Plympton also handles Bill’s protagonists in rather uncompelling fashion, especially weakening his ostensible hero Cody through a peculiar plot setup. Instead of taking charge of the action–as one would expect a serial hero to do–Cody basically serves as the unquestioning henchman of Rocky throughout the serial; the old prospector devises nearly all of the good guys’ strategies, continually telling Cody what to do and where to go next. Having Reb Morgan randomly alternate with Cody as the Ridin’ Terror further weakens the supposed hero, by making it seem as if anyone can be the Terror once given the proper instructions. Morgan himself begins the serial as a more unusual and interesting character than Cody–an embittered ex-Confederate whose bitterness at first leads him to side with the heavies, but who soon halts his descent into villainy when his sister is threatened by his new outlaw cronies. Unfortunately, Morgan’s intriguing character arc is concluded by the middle of Chapter Three–after which he becomes almost literally interchangeable with Cody; the pair not only wear matching Ridin’ Terror outfits (really copies of Deadwood Dick’s old costume), but also don identical buckskin shirts when unmasked (duplicates of Bill Elliott’s outfit from Valley of Vanishing Men).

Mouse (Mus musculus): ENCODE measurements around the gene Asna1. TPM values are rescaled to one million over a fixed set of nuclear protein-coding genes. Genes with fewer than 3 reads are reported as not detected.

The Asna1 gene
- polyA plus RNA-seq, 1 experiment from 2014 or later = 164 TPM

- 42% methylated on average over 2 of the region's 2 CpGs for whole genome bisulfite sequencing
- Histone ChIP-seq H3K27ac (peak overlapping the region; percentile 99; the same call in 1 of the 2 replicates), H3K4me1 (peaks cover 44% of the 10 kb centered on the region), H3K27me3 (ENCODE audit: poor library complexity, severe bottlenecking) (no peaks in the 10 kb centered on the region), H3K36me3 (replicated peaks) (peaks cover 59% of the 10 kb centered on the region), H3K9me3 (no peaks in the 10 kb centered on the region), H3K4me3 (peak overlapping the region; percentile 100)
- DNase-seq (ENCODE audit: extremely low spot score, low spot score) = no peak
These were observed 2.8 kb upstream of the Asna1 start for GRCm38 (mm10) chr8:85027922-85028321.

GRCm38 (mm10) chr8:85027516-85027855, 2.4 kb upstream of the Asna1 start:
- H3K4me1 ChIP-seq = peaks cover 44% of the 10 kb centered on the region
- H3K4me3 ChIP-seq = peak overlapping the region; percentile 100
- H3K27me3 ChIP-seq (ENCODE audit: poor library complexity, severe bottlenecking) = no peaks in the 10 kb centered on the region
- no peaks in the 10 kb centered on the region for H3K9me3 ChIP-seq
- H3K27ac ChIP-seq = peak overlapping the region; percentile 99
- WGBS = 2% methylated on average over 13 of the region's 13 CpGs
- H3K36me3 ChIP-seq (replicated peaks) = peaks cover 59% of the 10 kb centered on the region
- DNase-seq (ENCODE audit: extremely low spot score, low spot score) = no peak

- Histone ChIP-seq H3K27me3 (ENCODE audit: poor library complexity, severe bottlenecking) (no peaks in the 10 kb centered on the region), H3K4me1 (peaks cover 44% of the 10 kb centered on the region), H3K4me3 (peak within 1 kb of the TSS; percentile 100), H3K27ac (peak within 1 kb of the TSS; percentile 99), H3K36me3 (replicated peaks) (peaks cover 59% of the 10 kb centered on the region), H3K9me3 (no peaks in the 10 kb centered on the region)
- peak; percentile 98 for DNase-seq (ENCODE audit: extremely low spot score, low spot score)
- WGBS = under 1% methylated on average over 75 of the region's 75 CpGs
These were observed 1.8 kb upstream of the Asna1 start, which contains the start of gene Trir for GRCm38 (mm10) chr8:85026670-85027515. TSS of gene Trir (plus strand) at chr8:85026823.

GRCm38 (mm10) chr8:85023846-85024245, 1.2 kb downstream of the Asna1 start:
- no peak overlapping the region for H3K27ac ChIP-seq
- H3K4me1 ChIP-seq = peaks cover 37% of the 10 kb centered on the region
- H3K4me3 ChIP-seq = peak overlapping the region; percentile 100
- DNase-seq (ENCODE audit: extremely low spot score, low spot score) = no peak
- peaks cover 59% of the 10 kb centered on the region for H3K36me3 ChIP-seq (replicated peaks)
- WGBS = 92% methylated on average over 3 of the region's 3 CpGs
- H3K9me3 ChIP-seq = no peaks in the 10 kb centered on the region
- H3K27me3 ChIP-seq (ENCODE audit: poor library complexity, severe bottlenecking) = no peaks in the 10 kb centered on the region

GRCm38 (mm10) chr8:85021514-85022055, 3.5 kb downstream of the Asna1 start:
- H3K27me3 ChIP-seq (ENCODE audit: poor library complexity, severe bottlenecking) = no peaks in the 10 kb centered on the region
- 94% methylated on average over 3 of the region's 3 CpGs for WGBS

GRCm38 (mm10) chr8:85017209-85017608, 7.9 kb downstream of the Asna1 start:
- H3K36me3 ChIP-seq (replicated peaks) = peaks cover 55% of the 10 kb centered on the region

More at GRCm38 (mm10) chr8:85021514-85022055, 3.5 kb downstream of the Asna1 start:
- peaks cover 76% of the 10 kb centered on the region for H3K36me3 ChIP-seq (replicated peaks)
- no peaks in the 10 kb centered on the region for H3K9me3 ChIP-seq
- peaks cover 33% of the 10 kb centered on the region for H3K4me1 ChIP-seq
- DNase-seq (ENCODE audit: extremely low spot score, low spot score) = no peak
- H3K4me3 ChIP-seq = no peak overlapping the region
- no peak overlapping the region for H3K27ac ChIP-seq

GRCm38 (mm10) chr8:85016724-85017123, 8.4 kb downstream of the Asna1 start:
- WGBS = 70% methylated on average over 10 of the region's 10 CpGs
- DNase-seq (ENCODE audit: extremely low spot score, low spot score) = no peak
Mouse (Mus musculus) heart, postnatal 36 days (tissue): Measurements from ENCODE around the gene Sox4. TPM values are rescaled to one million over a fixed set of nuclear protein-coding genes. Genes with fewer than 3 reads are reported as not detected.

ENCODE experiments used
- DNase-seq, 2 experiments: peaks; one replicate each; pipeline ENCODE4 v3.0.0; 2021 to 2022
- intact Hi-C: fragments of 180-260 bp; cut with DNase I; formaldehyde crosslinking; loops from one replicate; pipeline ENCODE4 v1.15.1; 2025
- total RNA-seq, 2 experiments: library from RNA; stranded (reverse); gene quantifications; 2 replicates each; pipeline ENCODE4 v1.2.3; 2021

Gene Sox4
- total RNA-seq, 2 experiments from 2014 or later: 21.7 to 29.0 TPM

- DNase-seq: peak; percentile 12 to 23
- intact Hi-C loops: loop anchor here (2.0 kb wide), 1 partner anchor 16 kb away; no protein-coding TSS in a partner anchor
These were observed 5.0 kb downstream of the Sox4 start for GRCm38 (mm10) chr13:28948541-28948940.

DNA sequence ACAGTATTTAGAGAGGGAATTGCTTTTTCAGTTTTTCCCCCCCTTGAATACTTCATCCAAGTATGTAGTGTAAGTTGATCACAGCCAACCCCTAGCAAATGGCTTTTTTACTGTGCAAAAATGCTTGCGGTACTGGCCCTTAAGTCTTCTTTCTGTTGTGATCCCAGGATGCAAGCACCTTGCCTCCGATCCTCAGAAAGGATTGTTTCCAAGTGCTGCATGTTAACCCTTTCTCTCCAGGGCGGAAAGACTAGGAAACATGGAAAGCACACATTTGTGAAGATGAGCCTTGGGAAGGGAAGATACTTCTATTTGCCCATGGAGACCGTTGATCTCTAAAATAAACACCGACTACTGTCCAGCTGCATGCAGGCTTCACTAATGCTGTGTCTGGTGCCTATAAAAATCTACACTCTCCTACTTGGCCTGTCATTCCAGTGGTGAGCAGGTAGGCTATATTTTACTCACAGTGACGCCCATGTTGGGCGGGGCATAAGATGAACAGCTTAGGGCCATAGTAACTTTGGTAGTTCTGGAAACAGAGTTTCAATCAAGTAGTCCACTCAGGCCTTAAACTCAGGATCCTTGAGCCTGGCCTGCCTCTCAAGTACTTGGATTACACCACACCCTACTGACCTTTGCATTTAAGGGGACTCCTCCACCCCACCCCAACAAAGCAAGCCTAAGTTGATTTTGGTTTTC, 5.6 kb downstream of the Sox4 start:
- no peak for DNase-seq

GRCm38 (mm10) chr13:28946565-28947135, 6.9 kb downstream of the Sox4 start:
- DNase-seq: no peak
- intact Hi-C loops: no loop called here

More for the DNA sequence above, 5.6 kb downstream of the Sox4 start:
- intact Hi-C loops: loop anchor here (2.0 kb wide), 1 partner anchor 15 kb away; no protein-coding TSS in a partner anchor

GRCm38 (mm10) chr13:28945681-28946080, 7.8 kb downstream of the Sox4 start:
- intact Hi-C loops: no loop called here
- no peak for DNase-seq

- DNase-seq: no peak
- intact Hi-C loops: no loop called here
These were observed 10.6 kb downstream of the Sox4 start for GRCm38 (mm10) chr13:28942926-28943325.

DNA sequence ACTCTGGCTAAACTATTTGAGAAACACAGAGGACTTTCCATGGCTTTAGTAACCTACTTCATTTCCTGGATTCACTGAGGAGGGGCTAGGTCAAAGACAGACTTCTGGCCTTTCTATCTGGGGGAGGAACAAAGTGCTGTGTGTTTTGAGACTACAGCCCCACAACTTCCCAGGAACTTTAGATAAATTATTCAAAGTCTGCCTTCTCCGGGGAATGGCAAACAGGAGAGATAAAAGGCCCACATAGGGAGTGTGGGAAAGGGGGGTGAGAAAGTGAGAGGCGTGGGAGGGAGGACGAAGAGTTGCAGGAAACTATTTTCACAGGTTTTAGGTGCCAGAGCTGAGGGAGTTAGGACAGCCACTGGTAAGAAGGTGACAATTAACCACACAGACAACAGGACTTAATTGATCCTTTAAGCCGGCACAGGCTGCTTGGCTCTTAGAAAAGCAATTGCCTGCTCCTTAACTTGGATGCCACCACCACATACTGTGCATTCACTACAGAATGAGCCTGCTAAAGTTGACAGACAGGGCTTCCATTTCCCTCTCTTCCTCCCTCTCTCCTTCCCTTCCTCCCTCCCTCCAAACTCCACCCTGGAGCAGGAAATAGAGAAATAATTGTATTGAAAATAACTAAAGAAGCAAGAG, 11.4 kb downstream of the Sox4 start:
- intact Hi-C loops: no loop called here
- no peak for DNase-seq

The stock-footage incorporation in Bill–as in the Columbias that followed it–is not handled with anything approaching the smoothness that the blending of old and new scenes in Republic’s 1950s efforts was. The serial frequently replays near-complete sequences from Deadwood Dick and Valley of Vanishing Men–but without any of the process-screen work or new medium shots that Republic’s production team used to tie the old scenes more effectively into new narratives; closeups of Bill’s cast members are occasionally inserted into the stock, but such shots are so scarce and so tight that they don’t do much to convince us that Bill’s principals are really present. Resultantly, though the recycled footage includes many good and exciting scenes, they feel oddly disconnected from the new action–a few examples including the Chapter Three stagecoach chase, the shootout near the rail-camp in Chapter Four (both from Deadwood Dick), the Chapter Six fight in the wagon, and the Chapter Nine cattle stampede (both from Vanishing Men).